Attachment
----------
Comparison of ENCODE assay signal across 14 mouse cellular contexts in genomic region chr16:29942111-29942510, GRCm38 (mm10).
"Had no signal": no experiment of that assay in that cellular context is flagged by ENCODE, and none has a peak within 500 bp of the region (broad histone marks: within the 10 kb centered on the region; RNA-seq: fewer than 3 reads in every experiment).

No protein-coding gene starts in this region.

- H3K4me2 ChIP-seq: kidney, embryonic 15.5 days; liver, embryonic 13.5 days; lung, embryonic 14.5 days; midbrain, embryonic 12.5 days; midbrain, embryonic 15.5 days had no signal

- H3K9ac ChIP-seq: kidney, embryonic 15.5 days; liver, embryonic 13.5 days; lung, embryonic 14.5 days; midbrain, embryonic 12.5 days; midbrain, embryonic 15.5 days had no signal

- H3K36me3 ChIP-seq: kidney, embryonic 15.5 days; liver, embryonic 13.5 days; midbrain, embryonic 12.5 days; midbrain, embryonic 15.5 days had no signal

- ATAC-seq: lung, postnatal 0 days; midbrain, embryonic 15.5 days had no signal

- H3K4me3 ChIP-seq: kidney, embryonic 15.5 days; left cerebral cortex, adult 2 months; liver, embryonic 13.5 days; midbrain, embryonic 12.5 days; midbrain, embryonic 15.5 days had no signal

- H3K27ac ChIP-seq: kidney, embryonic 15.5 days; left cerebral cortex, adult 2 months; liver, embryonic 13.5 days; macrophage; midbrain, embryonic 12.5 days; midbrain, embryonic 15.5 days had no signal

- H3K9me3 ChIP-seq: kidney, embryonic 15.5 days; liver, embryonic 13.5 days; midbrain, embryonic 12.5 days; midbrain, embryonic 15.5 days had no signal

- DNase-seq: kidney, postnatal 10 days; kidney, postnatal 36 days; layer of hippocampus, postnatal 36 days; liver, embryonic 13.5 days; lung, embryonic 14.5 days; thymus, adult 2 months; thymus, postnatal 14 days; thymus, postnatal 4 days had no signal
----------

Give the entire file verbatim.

Comparison of ENCODE assay signal across 14 mouse cellular contexts in genomic region chr16:29942111-29942510, GRCm38 (mm10).
"Had no signal": no experiment of that assay in that cellular context is flagged by ENCODE, and none has a peak within 500 bp of the region (broad histone marks: within the 10 kb centered on the region; RNA-seq: fewer than 3 reads in every experiment).

No protein-coding gene starts in this region.

- H3K4me2 ChIP-seq: kidney, embryonic 15.5 days; liver, embryonic 13.5 days; lung, embryonic 14.5 days; midbrain, embryonic 12.5 days; midbrain, embryonic 15.5 days had no signal

- H3K9ac ChIP-seq: kidney, embryonic 15.5 days; liver, embryonic 13.5 days; lung, embryonic 14.5 days; midbrain, embryonic 12.5 days; midbrain, embryonic 15.5 days had no signal

- H3K36me3 ChIP-seq: kidney, embryonic 15.5 days; liver, embryonic 13.5 days; midbrain, embryonic 12.5 days; midbrain, embryonic 15.5 days had no signal

- ATAC-seq: lung, postnatal 0 days; midbrain, embryonic 15.5 days had no signal

- H3K4me3 ChIP-seq: kidney, embryonic 15.5 days; left cerebral cortex, adult 2 months; liver, embryonic 13.5 days; midbrain, embryonic 12.5 days; midbrain, embryonic 15.5 days had no signal

- H3K27ac ChIP-seq: kidney, embryonic 15.5 days; left cerebral cortex, adult 2 months; liver, embryonic 13.5 days; macrophage; midbrain, embryonic 12.5 days; midbrain, embryonic 15.5 days had no signal

- H3K9me3 ChIP-seq: kidney, embryonic 15.5 days; liver, embryonic 13.5 days; midbrain, embryonic 12.5 days; midbrain, embryonic 15.5 days had no signal

- DNase-seq: kidney, postnatal 10 days; kidney, postnatal 36 days; layer of hippocampus, postnatal 36 days; liver, embryonic 13.5 days; lung, embryonic 14.5 days; thymus, adult 2 months; thymus, postnatal 14 days; thymus, postnatal 4 days had no signal